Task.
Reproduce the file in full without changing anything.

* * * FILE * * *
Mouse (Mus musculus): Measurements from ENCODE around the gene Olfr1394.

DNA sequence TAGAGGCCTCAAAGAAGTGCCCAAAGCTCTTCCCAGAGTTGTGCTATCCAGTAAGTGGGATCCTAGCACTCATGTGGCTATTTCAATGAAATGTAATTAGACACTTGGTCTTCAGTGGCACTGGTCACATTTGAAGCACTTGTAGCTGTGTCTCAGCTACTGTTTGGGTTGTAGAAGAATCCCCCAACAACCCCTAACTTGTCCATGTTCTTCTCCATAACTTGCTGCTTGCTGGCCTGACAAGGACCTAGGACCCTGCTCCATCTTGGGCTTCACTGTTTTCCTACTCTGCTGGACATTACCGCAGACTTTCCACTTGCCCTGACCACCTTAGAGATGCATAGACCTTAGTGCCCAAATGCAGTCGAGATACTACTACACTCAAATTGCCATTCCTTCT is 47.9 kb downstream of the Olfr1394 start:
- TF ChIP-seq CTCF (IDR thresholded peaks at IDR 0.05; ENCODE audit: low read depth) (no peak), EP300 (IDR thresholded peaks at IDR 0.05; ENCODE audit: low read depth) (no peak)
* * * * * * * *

Mouse (Mus musculus): Measurements from ENCODE around the gene Olfr1394.

DNA sequence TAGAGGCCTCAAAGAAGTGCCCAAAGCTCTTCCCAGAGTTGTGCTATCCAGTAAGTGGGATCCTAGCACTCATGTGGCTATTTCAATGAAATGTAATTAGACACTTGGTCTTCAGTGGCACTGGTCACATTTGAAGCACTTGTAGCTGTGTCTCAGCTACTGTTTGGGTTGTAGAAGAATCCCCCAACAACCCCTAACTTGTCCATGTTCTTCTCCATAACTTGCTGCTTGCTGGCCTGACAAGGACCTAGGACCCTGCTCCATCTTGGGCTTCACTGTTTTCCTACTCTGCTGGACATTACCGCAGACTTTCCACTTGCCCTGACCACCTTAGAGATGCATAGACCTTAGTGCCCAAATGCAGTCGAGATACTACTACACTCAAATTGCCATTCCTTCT is 47.9 kb downstream of the Olfr1394 start:
- TF ChIP-seq CTCF (IDR thresholded peaks at IDR 0.05; ENCODE audit: low read depth) (no peak), EP300 (IDR thresholded peaks at IDR 0.05; ENCODE audit: low read depth) (no peak)